After a brief overview on object detection and YOLOv5 in this tutorial, we will show how to develop an object detection model.

Object Detection Model

If you want to know more about object detection, we suggest you read our previous article on this topic. For the scope of this tutorial, it will be enough to remember a simple and intuitive definition given on TensorFlow’s official webpage (a free and open-source software library for machine learning and artificial intelligence):  

Given an image or a video stream, an object detection model can identify which of a known set of objects might be present and provide information about their positions within the image[1].

Figure 1 – Object Detection Model example

For example, in Figure 1, several objects have been recognized, and their positions annotated. This model deals with two categories of known objects: “pedestrian” and “car”.


Definition from YOLO v5 official repo: 

YOLOv5 is a family of object detection architectures and models pre-trained on the COCO dataset. It represents Ultralytics open-source research into future vision AI methods, incorporating lessons learned and best practices evolved over thousands of hours of research and development” [2].

So object detection, which is an easy task for humans, is a hard one for machines. YOLO v5 gives a big help on advancing on this purpose and paves the way to approach Computer Vision Software Engineering. YOLO v5 is the first model of the family written in the PyTorch framework, whose main advantage compared to other predecessors is the higher development speed for newbies. Last but not least, it’s open-source and getting developed continuously. 

Project folder & virtual environment

1) Create an empty folder on your PC named – for example – obj_detection

mkdir obj_detection

2) Create a virtual environment before installing the requirements of the YOLO v5 framework. This is always a best practice because“virtual environments make it easy to cleanly separate different projects and avoid problems with different dependencies and version requirements across components” [3]. In this tutorial, we will be using conda virtual environment:

conda create -n yourenvname 

3) Activate your virtual environment:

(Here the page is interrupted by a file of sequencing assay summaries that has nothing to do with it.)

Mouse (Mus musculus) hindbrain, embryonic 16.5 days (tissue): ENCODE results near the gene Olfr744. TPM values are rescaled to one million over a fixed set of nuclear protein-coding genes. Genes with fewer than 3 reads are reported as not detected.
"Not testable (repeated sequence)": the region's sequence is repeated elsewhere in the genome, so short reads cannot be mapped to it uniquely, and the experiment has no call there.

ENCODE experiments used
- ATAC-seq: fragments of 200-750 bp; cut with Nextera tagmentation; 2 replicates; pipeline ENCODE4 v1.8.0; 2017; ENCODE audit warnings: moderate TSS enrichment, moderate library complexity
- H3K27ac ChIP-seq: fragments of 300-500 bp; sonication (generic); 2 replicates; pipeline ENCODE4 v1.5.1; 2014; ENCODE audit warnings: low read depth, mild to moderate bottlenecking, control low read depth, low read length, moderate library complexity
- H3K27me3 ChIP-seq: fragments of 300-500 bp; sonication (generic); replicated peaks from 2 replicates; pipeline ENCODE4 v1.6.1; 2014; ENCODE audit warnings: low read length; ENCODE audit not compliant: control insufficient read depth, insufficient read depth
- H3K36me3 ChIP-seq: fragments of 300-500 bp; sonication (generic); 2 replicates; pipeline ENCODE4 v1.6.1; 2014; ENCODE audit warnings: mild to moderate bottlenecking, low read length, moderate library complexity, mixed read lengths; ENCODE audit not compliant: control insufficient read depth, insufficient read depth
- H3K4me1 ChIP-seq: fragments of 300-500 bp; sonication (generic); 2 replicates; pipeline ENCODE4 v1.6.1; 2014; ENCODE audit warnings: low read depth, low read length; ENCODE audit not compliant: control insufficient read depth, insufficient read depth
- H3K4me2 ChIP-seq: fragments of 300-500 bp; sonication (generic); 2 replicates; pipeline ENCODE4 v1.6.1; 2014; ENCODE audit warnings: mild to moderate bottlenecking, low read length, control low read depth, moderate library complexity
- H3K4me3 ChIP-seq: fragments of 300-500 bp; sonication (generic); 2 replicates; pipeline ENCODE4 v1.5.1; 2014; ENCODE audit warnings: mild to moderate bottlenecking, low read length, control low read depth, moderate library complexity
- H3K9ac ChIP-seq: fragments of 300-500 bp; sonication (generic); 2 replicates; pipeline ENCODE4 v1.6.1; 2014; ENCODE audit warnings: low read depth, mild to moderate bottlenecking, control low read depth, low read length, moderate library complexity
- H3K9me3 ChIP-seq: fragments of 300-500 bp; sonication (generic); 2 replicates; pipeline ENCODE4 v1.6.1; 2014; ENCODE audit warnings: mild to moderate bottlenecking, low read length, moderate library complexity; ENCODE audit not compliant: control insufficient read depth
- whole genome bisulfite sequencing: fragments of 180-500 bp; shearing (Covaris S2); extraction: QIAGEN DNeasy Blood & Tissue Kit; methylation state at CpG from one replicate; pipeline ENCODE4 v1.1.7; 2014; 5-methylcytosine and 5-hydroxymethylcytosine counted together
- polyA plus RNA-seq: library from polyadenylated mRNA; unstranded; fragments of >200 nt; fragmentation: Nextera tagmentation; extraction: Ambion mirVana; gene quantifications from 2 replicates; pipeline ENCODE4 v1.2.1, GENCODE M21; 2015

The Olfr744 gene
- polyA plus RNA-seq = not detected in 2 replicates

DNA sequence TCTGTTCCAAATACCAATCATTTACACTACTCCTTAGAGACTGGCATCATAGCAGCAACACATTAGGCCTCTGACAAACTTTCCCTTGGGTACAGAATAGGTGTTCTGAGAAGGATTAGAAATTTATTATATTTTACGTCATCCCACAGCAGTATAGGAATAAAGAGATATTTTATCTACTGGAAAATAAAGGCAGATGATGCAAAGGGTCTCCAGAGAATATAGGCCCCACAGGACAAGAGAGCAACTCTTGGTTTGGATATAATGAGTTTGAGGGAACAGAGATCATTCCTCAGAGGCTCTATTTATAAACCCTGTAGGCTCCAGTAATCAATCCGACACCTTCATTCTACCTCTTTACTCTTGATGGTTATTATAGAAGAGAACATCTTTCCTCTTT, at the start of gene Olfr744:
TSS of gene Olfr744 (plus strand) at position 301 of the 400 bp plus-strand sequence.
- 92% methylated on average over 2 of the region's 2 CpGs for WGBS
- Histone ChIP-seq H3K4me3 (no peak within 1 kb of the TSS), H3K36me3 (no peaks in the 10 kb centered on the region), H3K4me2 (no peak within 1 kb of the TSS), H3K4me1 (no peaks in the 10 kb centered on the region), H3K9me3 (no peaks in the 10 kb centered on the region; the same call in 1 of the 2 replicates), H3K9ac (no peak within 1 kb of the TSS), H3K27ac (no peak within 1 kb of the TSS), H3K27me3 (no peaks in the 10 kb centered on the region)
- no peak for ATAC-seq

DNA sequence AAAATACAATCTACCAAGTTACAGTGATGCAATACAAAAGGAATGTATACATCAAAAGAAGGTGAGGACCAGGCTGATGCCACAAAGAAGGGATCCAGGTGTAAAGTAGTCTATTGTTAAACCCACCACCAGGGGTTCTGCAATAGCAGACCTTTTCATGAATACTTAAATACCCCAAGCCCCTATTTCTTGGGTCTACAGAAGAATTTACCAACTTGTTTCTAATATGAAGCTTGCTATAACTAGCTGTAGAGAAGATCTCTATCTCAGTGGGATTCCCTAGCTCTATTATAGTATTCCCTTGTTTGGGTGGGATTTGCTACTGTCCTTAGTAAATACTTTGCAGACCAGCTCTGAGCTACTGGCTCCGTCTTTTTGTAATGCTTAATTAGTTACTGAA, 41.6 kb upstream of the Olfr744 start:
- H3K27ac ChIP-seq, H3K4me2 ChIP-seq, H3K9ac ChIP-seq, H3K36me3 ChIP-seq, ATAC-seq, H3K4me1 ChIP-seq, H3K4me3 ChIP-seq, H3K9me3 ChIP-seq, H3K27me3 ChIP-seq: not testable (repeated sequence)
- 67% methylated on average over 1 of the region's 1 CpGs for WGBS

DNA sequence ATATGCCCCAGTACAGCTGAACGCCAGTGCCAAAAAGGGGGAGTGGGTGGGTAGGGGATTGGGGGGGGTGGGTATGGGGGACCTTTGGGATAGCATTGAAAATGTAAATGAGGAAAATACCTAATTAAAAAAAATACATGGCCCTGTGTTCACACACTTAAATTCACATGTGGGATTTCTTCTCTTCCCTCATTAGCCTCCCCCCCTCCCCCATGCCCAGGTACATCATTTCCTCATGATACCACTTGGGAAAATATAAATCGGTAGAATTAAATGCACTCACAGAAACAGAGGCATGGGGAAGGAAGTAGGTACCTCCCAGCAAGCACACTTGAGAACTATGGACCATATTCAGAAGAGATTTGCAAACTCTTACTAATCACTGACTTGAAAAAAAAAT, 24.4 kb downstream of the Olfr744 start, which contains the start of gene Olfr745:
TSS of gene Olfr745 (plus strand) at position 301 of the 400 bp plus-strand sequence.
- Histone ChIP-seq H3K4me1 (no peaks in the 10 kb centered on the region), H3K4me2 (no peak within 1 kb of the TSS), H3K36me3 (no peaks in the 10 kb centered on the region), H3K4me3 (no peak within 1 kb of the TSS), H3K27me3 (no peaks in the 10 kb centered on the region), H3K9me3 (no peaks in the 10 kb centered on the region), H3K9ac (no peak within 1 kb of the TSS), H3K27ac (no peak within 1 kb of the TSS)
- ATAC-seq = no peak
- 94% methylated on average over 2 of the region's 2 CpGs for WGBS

conda activate yourenvname

Installing YOLO v5 and dependencies

4) Open a new terminal and change the working directory to the project directory

cd obj_detection

5) Clone the yolov5 repo from GitHub:

git clone

On the project directory, a new folder named yolov5 will be created containing an important python file As the name indicates, this module is the one to execute for object detection.

6) After cloning the repo, enter the yolov5 folder:

cd yolov5

7) Install the requirements:

pip install -r requirements.txt

Model Training 

In order to train Yolov5 on your dataset, labels and annotations should follow the Yolo format. This article [4] will guide you to succeed in this intent. 

In this tutorial, we want to train a model for a drone imagery application, so VisDrone2019-DET [5] (with namely 8,599 images captured by drone platforms in different places at different heights and with more than 540k bounding boxes of targets are annotated with ten predefined categories) is one of the best candidates.

Deep learning frameworks, like YOLO, require high-performance computing. Nvidia’s GPUs are the best match for such projects. Just for having an idea of the difference, if with a standard CPU you can process a few frames per second (fps), with a graphics processing unit (GPU), you can go up to 50 fps or more [6]

Since not every one of us has a PC with a GPU installed on it, we will step out on the stage of Google Colab. We can train our model with the resources granted for free from Google. 

8) Follow the step-by-step process of Google Colab YOLO v5 Jupyter Notebook [7].

Once you reach the third step (Train), pay attention to passing the VisDrone dataset as an argument of the

# Train YOLOv5s on VisDrone for 3 epochs
!python --img 640 --batch 16 --epochs 3 --data VisDrone.yaml --weights --cache

Export weights for future inference

9) After running all the steps of Google Colab YOLO v5 Jupyter Notebook, download the file generated and paste it inside the local yolov5 folder of your PC. This file has the trained weights needed to perform object detection locally.

Run YOLO v5 on your local environment

Now everything is set up to enjoy the magic of AI.

10) Copy the image or video you want to test inside the yolov5 folder.

11) Before running the inference on your data, make sure that your yolov5 folder contains your image and video files, the weights file generated by Google Colab, and the file.

12) You can then run inference inside the yolov5 folder by using this command:

python --weights --source YourVideoInput.mp4

13) Once the process gets completed, you can check the result inside the path: /obj_detection/yolov5/runs/detect/exp on every execution of step 9.


[1] Object detection – TensorFlow

[2] YOLOv5 Repo on GitHub – Ultralytics

[3] Create virtual environments for python with conda

[4] How to Train YOLO v5 on a Custom Dataset –

[5] VisDrone Dataset –

[6] The World’s First AI Supercomputing Data Center GPU – Nvidia

[7] YOLOv5  – Google Colab Jupyter Notebook